Theodor Frederick Hiebert
Examines a variety of issues involved in understanding different forms of media and their impact on our lives, in contexts spanning from local to global, using a wide range of theoretical, disciplinary, and methodological approaches.
MEDIA, TECHNOLOGY & SOCIETY
This course explores the changing impact of technology and media -- in forms as diverse as television, music, biotechnology, the internet, virtual reality and mobility -- on contemporary politics, culture and society.
Contemporary society, for good or for bad, is increasingly saturated by media and technology. The accelerated pace of technological advance transforms our world from one day to the next, rendering each new computer redundant within a year of purchase, each new cell quickly usurped by its faster, and more featured, next generation model. And, as technology changes, so do ideologies begin to shift as well -- as we wire up new technologies, so too are we entangled by and within these innovations and advancement. For many, land phones are quickly becoming a thing of the past, time spent online has begun to exceed time time watching television, music is more commonly encountered through personalized earbuds than communal stereos or live performance. In fact, we may actually be so wired into technology that a disconnect is no longer even, strictly speaking, possible. We live in a culture of speed, of rapid change, of dynamic innovation and technological advance -- and it is a culture in which no aspect of politics, society or personal understanding is left undisturbed.
This course aims at cultivating a critical framework for thinking the question of media, technology and politics, through the careful study of a diverse range of perspectives – from political theorists, advertisers, programmers, artists and engineers. At the same time, this course will require that we engage in the development and articulation of our own individual relations to, opinions on, and analysis of technological being in the 21st century.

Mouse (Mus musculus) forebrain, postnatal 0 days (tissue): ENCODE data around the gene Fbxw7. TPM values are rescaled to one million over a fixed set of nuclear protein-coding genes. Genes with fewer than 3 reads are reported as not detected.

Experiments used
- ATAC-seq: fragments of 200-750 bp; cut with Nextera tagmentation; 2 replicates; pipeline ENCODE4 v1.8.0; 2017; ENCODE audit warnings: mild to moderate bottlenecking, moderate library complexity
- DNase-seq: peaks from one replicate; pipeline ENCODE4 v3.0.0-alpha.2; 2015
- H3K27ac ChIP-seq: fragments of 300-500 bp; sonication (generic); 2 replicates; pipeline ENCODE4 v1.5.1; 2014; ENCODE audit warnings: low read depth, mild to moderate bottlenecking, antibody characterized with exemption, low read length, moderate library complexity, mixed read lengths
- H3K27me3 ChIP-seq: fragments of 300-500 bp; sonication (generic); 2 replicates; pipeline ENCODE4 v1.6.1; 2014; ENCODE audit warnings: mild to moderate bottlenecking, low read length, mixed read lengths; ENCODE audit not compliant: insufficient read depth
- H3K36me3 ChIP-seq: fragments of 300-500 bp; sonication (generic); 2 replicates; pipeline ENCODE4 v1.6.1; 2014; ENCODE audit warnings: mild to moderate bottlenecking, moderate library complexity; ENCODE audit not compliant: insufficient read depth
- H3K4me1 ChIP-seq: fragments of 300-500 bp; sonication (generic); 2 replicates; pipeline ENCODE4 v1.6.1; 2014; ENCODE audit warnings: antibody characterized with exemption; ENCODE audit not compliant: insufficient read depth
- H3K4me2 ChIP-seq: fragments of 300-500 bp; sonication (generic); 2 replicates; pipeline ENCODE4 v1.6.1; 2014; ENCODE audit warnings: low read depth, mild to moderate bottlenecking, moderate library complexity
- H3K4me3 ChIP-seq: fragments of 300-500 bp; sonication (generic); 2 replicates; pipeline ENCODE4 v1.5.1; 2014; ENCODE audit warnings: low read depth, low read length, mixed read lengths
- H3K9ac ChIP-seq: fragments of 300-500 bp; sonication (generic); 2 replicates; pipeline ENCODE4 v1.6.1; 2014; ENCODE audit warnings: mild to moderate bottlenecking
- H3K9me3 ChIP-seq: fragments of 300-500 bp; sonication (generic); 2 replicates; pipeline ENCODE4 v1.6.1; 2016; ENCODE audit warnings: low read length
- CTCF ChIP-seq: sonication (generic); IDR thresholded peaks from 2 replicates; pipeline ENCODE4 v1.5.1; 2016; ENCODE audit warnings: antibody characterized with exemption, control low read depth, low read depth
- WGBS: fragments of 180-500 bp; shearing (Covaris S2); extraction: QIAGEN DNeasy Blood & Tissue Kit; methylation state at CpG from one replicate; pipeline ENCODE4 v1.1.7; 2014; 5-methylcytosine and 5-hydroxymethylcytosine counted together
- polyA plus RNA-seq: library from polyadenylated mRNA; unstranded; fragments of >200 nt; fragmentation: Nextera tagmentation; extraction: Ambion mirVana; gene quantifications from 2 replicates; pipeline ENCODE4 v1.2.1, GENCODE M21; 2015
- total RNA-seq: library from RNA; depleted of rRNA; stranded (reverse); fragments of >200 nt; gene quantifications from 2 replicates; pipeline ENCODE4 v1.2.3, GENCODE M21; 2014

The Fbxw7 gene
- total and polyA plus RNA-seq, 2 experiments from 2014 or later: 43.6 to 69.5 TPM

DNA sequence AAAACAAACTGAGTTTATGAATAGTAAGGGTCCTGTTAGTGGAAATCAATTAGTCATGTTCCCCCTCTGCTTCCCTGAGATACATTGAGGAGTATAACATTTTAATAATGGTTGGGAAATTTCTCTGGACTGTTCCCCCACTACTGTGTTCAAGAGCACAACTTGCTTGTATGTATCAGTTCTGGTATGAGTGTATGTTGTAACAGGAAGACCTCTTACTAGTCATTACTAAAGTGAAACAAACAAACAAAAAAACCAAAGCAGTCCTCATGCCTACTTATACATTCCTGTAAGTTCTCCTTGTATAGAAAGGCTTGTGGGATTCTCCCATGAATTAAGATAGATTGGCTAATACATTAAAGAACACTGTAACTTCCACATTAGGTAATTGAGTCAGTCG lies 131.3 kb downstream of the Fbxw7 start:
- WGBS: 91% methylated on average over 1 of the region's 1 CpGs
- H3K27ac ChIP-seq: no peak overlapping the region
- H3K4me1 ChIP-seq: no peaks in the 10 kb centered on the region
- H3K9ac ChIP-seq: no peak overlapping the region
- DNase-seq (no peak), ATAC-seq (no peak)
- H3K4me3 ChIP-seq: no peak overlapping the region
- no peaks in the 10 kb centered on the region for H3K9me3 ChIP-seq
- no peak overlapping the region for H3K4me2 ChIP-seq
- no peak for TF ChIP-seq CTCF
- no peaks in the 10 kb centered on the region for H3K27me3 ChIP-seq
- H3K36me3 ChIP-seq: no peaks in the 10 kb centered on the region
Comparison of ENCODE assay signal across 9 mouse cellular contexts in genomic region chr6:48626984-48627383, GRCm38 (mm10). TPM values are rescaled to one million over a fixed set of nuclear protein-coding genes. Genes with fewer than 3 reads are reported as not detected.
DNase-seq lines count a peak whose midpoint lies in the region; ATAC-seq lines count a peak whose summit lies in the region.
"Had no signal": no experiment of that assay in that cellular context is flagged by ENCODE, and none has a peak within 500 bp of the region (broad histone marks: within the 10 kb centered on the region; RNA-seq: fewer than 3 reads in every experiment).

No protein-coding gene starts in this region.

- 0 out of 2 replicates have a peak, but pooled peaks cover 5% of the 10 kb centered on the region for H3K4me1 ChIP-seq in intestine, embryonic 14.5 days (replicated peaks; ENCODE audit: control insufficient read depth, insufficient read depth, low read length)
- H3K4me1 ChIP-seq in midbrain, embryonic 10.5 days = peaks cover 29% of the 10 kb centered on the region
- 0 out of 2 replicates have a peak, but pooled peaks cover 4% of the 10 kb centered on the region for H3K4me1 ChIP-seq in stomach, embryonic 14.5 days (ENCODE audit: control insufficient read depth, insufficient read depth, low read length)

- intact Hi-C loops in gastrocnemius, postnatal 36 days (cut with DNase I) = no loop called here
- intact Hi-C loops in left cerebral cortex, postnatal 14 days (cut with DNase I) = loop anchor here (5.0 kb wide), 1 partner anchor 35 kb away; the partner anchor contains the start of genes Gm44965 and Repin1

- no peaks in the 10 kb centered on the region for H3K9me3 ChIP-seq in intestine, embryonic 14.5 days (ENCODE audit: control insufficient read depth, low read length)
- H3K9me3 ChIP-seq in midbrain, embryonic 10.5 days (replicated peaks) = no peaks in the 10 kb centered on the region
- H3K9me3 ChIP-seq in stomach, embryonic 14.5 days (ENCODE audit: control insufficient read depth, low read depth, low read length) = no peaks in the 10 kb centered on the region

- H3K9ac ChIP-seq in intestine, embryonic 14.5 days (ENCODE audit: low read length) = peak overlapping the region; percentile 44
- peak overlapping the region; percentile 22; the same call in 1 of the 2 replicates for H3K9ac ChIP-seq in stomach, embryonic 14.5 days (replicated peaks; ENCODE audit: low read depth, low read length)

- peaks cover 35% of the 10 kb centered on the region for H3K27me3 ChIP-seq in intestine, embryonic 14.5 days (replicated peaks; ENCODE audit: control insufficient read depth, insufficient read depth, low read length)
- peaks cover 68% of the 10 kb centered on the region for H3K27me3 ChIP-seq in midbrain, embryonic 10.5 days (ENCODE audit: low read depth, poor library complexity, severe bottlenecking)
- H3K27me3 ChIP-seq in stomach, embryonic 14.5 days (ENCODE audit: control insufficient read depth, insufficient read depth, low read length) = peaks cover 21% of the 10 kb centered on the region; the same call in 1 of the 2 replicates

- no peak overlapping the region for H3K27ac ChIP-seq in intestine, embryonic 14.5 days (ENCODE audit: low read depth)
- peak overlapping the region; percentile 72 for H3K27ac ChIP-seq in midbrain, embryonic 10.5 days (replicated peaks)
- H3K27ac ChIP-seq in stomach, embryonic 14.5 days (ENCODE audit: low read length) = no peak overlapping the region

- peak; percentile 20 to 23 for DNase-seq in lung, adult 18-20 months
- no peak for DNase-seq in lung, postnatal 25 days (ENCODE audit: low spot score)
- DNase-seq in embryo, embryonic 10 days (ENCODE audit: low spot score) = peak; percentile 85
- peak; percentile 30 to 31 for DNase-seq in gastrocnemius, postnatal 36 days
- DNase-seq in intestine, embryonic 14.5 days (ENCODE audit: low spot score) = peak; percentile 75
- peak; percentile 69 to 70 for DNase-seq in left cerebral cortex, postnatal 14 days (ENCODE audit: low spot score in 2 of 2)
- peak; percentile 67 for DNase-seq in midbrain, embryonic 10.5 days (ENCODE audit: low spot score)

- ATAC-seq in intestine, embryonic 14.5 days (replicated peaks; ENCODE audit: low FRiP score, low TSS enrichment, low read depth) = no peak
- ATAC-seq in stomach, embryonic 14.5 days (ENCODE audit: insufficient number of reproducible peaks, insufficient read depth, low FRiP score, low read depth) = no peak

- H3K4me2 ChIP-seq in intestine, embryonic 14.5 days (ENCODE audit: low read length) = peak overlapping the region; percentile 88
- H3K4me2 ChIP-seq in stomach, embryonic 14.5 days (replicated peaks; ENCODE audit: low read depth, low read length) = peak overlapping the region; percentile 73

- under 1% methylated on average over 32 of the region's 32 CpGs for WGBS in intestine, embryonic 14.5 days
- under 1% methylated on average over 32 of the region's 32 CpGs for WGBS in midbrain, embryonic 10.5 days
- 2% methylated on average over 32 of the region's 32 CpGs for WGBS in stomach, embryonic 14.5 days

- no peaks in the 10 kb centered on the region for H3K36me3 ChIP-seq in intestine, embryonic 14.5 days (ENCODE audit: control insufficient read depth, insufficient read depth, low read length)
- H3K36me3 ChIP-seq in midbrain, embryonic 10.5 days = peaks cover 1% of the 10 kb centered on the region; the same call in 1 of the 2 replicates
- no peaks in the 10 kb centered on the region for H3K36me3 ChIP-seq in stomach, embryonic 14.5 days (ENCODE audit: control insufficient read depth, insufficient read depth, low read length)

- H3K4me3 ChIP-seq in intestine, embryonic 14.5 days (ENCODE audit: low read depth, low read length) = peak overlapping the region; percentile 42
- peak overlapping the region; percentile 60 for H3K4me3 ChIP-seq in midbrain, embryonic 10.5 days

Student learning goals
develop a critical awareness of current questions in media, technology and society;
cultivate a self-reflective perspective with regard to their own places in a technological society;
explore the ideological impact of technological society and change;
engage with questions of media production from a critical perspective.
General method of instruction
This course will involve a combination of lectures, readings, presentations and in-class discussion. Students will be expected to develop their own perspectives and topics of focus, in the context of material discussed in class. There will be a media project assigned and discussed as part of the course requirements.
No advanced preparation is required.
Class assignments and grading
Grades will be based on a combination of writing assignments, a media project and participation in class discussions.